Kyrie Irving has arrived.
With all the star power on the Boston Celtics, it has taken them a little bit of time to get situated into a rhythm on the offensive end early this season. With so many mouths to feed, seldom have multiple players gone off all at once.
So while Irving has posted some respectable performances by his standards so far, Tuesday’s 108-105 win over the Detroit Pistons was his big coming out party for this season. The star point guard dropped 31 points (a season high by nine points) with five boards and as many rebounds in the victory. He shot 10-for-16 from the field, hitting four of his seven attempts from beyond the arc while going 7-for-8 on free throws.
It was a stark contrast from Saturday’s win over Detroit in which he scored three points on five assists, taking just five shots.
The second half was when Irving really started to go off, and the results for the team as a whole showed. He scored 13 points in the third quarter alone, so it hardly was a coincidence that was the frame they went up by 10 after outscoring the Pistons by 12.
It’s no surprise that Irving hasn’t come storming out of the gate considering how last season finished for him. But the way he performed against the Pistons and took over the game was a pretty big indication that he’s starting to feel it again.
And in the inevitable cases that he has off nights, it sounds like there is zero skepticism on his end to utilize the talent around him.
The excitement around the Celtics is legitimate, but Irving finding a groove on the attack and acting appropriately when he’s cold is going to be essential if they want to live up to their lofty expectations.
Here are some other notes from Tuesday’s Celtics-Pistons game:
— Aron Baynes played in his first contest since Oct. 20 due to a tweaked hamstring, and it didn’t take long for him to get the feel of things.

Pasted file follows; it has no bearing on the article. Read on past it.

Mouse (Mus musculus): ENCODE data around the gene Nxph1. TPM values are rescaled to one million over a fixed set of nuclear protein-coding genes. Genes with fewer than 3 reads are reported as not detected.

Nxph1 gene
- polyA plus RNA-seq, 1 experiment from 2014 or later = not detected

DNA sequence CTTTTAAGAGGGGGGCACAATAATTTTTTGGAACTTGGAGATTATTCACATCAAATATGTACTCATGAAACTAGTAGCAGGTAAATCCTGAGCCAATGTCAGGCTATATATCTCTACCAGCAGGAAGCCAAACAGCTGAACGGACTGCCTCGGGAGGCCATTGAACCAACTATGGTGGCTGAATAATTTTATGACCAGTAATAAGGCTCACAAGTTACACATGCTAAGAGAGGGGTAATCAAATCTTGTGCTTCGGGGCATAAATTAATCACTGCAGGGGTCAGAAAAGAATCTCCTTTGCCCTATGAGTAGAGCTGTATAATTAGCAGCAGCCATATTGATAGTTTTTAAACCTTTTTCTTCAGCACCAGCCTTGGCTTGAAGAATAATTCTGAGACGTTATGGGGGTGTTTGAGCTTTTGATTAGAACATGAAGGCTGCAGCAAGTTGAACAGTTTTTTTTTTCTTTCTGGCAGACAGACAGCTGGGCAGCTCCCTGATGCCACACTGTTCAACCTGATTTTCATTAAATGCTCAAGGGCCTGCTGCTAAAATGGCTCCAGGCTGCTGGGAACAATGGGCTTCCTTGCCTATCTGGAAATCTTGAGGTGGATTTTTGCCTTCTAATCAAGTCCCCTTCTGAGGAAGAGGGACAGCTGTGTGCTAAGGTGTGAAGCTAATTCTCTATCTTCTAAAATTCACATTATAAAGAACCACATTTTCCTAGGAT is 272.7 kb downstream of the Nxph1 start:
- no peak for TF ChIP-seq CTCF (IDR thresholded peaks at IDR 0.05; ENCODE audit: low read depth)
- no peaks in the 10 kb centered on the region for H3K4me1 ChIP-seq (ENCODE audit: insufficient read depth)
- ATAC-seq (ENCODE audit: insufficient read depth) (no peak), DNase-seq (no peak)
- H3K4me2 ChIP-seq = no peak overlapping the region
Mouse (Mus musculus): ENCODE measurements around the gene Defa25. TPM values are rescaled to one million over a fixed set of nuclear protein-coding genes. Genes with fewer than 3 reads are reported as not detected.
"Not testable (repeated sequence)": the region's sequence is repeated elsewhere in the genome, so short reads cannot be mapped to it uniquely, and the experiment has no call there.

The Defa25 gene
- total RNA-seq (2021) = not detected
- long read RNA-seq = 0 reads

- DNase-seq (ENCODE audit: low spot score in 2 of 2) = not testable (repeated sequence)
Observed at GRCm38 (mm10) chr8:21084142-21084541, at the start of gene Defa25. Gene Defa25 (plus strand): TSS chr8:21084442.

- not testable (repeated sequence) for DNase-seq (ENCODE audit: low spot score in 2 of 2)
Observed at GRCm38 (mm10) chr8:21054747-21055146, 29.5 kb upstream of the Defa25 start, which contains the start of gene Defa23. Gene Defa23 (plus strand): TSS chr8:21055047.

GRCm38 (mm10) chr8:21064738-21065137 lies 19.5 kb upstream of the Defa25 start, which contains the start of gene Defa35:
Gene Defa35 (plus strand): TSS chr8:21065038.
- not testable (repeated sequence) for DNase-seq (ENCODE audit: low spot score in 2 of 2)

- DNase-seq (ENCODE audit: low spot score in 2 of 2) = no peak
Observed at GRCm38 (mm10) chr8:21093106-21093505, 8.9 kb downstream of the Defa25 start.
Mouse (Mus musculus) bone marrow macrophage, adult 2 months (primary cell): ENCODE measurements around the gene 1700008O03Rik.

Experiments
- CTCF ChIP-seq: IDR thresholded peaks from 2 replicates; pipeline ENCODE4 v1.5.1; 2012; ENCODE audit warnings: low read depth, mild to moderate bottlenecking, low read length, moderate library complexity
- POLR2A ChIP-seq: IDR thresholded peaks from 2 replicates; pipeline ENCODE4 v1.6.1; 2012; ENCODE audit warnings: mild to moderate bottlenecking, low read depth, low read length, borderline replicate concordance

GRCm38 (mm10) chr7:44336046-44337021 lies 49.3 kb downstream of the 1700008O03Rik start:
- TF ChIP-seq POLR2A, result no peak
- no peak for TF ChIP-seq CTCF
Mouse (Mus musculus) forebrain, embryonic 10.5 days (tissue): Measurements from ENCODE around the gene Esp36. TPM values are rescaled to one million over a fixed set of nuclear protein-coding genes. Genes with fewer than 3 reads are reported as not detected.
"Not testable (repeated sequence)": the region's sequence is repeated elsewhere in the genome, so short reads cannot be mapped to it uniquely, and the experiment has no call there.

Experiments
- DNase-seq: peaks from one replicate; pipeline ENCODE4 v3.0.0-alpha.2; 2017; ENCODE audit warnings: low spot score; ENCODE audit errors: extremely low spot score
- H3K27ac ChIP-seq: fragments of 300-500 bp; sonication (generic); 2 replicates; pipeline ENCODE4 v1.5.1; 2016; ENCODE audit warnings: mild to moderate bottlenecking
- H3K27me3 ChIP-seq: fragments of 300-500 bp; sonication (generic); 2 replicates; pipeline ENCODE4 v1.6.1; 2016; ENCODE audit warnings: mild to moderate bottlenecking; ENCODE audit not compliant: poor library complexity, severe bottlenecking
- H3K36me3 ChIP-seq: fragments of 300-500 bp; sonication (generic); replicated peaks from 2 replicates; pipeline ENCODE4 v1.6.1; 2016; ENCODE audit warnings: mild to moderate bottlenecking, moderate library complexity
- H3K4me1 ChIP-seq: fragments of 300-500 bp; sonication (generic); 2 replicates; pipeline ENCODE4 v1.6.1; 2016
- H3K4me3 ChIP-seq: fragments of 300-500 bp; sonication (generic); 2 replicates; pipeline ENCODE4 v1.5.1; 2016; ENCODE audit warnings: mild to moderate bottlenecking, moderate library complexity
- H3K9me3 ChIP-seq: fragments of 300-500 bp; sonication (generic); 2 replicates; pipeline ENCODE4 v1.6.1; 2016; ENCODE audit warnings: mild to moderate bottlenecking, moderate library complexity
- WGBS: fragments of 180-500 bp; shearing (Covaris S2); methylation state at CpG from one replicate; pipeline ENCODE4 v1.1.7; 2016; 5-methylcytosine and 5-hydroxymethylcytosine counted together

In addition to his routinely sound defensive play off the bench, he scored nine points while grabbing five boards and dishing out one assist. All nine of his points came in the first quarter, and through the first 12 minutes he was the game’s leading scorer.
Three of his nine points came on a 3-pointer, which marked a record for the Australian big man. It was his fourth trey of the year, which is a career high.
Yes, a career high.
Baynes drained three shots from distance last season, which set a career high at that point. Similarly to Al Horford, Baynes shooting threes is by design. He’s establishing himself as enough of a threat from beyond the arc that now teams have to at least keep an eye on him from the perimeter. It has made Horford a far more dangerous player, and while Baynes likely won’t shoot with the efficiency (or volume) his fellow big man does, it adds another thing for opposing defenses to think about.
— Marcus Morris has yet to start a game this season, but he’s had a massive impact off the bench.
Morris tallied 15 points on 5-for-11 shooting, reeling in nine boards with three assists and one steal. In seven games this campaign, the forward is averaging 14.4 points and 7.4 rebounds while shooting 49.3-percent from the field and 48.4-percent from 3-point territory.
Boston’s reserves arguably are the best in the game, and Morris is an integral part of that.
— The Celtics have owned the Pistons lately. With the wins over Detroit on Saturday and Tuesday, Boston now has won six of its last seven contests against the Pistons.
— Boston will be tasked next with its biggest contest to date as the Milwaukee Bucks will roll into town for a tilt at TD Garden on Thursday.
The Celtics’ first-round opponent from last season has gotten off to a hot start, going 7-0 to kick off the new campaign. The Bucks won’t play again until they meet the Celtics, meaning their undefeated record will be on the line.